Supernatural entities at Victoria's Black Swan Inn in San Antonio; ghosts in all of the rooms (including one that still sometimes leaves tips for the maid) at Miss Molly's Hotel bed and breakfast, once a bordello, in Fort Worth; creepy and malevolent black eyed children (Black Eyed Kids or BEKs) in Abilene; the black eyed boy, presumably a BEK, who terrified a large airman on a military base; the three ghosts of the Hotel Galvez and Spa, Galveston, including one that leaves the scent of gardenias in a room; the winged, humanoid monsters of Littlefield who allegedly lived in the basement of two elderly spinsters; and the phantom of a former cleaner in a brown uniform and the ghostly sounds of children playing in the Rio Grande Plaza Hotel, Laredo, are more weird folklore associated with Texas.

    The unexplained phenomena and spectres of the Hotel Lawrence, Dallas, including the ghost of a gambler; the spooky goings on at the St Anthony Hotel, San Antonio, including phantom second-honeymooners who don't know when to stop; the ghostly woman who walks the banks of the Rio Grande in Laredo, looking for the children that she pushed over a cliff into the river; the emerald-headed serpent, a great deity that inhabits a crystal cave in the Gulf of Mexico but which, according to Native Americans, may be seen from the coast, when it ventures to the surface with a great display of light; appearances of the spiny goat-sucker, the chupacabra; the sounds of happy children heard in the Hamilton Hotel, Laredo, even when no children are near; strange phenomena at the Emily Morgan Hotel, near the Alamo in San Antonio (the Alamo itself is said by some to be the site of paranormal phenomena); the ghost of a murdered call girl in the Gunter Hotel, San Antonio; and phantoms of the Faust Hotel, New Braunfels, which include a black cat, are yet more strange folktales of Texas.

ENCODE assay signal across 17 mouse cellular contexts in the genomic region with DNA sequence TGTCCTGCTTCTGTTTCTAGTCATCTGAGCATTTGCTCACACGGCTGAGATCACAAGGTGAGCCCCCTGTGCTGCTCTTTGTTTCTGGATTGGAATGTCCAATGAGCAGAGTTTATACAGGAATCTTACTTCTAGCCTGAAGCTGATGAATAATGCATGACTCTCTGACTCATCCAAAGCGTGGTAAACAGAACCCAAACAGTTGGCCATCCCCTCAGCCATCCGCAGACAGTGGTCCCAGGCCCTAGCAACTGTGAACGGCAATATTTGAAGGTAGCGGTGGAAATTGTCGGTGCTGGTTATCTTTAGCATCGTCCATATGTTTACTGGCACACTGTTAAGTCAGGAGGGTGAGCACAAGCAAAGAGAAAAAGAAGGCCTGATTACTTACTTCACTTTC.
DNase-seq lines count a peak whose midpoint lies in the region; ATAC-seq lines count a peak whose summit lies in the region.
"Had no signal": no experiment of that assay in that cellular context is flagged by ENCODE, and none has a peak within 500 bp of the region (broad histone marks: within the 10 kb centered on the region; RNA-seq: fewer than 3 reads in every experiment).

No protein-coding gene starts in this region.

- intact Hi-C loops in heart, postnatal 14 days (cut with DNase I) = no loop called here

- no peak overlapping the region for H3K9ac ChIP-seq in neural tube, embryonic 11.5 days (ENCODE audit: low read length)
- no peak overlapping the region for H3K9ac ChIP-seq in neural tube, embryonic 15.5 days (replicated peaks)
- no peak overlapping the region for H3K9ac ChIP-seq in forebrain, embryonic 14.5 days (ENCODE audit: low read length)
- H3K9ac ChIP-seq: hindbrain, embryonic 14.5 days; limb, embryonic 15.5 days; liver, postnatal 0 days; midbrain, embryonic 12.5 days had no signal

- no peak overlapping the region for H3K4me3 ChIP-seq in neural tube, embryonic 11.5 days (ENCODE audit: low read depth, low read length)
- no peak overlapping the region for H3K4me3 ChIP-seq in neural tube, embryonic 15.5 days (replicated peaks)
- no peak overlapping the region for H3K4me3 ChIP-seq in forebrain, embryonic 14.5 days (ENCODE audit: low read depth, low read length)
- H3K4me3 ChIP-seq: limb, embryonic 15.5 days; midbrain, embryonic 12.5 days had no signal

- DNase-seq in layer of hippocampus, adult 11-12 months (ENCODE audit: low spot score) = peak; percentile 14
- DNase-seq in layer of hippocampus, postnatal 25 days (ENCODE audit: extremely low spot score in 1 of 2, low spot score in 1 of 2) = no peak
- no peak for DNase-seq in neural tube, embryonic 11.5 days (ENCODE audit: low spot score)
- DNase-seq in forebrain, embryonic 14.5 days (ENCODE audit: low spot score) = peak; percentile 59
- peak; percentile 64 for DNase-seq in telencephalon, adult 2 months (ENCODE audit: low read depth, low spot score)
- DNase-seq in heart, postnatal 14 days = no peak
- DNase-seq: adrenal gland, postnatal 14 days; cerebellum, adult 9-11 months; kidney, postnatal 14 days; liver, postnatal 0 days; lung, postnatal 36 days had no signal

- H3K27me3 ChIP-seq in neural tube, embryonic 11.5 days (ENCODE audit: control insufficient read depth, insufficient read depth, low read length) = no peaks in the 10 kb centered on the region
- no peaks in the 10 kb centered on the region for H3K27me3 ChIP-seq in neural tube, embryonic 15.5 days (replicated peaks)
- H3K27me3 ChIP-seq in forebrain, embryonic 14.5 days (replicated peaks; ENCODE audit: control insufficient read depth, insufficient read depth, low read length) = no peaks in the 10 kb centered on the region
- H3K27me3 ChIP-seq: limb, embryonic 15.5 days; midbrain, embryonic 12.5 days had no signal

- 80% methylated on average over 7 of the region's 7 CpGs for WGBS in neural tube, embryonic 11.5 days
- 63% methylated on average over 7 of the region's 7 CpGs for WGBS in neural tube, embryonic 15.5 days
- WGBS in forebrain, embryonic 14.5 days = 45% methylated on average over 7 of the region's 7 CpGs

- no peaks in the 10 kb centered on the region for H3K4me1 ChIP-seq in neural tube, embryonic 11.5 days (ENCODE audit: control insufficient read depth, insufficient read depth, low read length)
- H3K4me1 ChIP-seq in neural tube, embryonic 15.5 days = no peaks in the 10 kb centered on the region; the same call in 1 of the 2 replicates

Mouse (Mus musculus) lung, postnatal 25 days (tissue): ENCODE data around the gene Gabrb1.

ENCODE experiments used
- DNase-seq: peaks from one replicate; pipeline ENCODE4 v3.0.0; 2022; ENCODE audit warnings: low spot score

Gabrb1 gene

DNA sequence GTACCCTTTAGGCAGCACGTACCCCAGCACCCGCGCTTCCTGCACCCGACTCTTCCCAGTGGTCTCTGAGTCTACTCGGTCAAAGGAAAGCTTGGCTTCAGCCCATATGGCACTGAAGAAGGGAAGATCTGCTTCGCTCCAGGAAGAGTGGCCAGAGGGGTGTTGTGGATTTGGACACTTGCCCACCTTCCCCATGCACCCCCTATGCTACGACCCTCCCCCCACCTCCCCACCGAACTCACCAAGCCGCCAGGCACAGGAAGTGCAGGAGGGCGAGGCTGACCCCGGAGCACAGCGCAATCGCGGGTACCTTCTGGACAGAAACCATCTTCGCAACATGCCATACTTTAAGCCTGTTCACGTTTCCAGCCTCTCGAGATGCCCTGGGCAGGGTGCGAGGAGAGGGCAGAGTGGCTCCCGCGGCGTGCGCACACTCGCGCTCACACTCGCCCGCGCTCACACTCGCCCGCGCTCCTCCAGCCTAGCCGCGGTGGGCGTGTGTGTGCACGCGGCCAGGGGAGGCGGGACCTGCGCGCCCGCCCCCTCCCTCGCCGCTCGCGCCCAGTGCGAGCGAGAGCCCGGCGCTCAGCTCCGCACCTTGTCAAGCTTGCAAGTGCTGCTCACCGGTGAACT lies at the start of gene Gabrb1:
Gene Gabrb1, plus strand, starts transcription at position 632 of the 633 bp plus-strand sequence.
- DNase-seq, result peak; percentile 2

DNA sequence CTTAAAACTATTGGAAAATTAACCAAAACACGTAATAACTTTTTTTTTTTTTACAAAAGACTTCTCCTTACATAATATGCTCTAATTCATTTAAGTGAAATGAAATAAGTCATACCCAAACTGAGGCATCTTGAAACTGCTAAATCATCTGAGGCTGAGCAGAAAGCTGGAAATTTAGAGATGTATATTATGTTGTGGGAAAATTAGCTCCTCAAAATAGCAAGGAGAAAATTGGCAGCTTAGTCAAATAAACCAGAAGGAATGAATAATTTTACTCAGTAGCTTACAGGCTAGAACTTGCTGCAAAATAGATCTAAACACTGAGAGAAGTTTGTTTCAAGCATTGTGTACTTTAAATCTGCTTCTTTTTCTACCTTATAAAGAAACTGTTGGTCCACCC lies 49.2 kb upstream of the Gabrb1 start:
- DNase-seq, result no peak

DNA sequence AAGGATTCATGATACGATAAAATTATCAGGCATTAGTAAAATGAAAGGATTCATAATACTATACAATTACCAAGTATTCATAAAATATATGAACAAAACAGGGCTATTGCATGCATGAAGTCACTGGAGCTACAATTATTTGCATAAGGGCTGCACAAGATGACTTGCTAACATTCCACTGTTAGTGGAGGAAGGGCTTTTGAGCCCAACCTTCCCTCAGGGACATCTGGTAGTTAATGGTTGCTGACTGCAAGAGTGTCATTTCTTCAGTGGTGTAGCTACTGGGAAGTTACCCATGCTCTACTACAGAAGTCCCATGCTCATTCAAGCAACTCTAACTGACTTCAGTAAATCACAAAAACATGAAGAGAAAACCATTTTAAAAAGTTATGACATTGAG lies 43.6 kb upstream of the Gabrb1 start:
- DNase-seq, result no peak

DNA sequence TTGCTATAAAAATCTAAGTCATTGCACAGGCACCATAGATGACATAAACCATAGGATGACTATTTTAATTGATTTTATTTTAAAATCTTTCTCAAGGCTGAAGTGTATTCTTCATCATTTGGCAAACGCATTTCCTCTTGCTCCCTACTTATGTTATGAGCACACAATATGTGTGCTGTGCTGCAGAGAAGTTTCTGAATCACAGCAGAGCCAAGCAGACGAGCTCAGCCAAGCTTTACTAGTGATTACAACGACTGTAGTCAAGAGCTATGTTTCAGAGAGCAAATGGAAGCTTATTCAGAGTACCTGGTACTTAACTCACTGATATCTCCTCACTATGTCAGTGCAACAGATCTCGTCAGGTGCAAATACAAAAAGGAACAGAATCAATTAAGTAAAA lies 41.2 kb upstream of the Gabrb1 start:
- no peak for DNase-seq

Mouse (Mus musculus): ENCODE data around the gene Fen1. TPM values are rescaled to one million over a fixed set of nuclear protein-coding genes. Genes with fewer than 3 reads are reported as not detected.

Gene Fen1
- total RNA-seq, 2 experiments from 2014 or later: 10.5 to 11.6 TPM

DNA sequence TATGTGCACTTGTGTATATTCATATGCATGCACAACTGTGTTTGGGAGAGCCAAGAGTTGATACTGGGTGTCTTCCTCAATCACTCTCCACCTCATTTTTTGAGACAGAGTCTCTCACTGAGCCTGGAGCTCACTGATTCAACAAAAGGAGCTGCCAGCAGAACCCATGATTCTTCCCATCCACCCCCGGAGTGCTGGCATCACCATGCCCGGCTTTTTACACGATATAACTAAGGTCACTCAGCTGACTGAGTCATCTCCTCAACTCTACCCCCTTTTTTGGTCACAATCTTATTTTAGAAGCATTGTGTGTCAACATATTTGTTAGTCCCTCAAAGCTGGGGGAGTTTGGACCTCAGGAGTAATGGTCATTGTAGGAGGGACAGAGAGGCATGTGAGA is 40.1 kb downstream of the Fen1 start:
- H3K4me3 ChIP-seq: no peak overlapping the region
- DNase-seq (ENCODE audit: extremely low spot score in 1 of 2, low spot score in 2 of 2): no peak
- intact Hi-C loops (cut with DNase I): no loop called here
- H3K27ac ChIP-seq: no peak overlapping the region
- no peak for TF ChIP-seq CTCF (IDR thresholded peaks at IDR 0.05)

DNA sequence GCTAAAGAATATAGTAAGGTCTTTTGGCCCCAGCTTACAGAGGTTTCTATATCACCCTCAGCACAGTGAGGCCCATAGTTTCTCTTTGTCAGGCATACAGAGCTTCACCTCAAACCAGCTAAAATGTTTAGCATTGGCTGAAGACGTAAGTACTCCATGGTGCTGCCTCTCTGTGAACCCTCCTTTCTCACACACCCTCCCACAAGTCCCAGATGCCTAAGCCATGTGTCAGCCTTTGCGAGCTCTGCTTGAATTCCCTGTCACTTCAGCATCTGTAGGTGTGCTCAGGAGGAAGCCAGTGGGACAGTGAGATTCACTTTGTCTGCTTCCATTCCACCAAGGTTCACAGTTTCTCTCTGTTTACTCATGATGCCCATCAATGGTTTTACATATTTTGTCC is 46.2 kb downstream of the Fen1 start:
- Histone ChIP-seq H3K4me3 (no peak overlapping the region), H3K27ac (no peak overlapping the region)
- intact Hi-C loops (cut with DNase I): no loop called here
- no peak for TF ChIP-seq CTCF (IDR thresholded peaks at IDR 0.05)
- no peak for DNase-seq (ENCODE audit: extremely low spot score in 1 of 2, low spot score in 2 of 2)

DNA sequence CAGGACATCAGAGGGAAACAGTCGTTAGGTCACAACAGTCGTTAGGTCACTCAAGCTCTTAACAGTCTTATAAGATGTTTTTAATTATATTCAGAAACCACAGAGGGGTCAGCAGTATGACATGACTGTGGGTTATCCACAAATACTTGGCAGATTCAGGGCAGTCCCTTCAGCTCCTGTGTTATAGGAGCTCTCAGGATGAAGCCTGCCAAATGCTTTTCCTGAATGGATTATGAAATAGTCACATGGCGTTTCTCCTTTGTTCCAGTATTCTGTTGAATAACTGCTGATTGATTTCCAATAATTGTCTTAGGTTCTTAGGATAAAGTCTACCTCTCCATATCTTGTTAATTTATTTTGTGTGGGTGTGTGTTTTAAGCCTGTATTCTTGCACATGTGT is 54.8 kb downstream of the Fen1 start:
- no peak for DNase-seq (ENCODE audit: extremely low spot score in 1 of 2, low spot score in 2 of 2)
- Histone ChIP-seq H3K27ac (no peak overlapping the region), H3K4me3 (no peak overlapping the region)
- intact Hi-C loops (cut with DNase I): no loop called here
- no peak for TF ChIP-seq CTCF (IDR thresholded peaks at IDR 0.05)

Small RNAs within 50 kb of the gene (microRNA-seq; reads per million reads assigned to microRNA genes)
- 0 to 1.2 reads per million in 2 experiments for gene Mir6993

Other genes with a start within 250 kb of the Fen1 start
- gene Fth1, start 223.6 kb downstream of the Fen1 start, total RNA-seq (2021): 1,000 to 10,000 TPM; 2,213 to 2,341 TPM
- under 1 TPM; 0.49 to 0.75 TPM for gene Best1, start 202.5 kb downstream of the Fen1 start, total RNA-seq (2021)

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    Some people say that they have no desire to visit America because they have seen so much of it on TV and in the movies. However, there is no substitute for the real thing. It is well-known that in Europe you should see London, Paris, Rome, Naples, Florence, Venice and Athens but in the USA you should see Washington DC, Corpus Christi, Philadelphia, Atlanta, Albuquerque, Minneapolis, Atlantic City, Savannah, Phoenix, Indianapolis, Chicago, Sacramento, Skagway, Honolulu, Seattle, Sitka, Las Vegas, San Diego, New York, Houston, St Louis, Kansas City, San Francisco, Los Angeles, New Orleans, Salt Lake City, Lake Tahoe, Detroit, Boston, Dallas, Juneau, Miami, Fairbanks, Anchorage, Santa Fe and Fort Lauderdale. Then perhaps you can say that you are familiar with the United States of America. The wild west town of Tombstone, the Appalachians, Mount McKinley and fabulous wildlife in Denali National Park, Marvellous scenery and sea life in Kenai Fjords National Park, the Adirondacks, the Arctic wilderness of Alaska, Yosemite National Park, Niagara Falls, Mount Rainier National Park, the Grand Canyon, the Everglades, Hawaiian volcanoes such as Mauna Loa, the beach at Waikiki in Hawaii, Native American nations such as the Navajo and the Hopi, Yellowstone National Park, the California coastline, the Florida Keys, Glacier Bay National Park, Route 66, the Disney resorts, the Okefenokee Swamp, Bryce Canyon, the plantations and bayous of the Mississippi Delta, Mount Rushmore, the Ozarks and rodeos are other places, sights or events that can justify your claim to know America. From camelopard.com, a heartfelt Bon Voyage!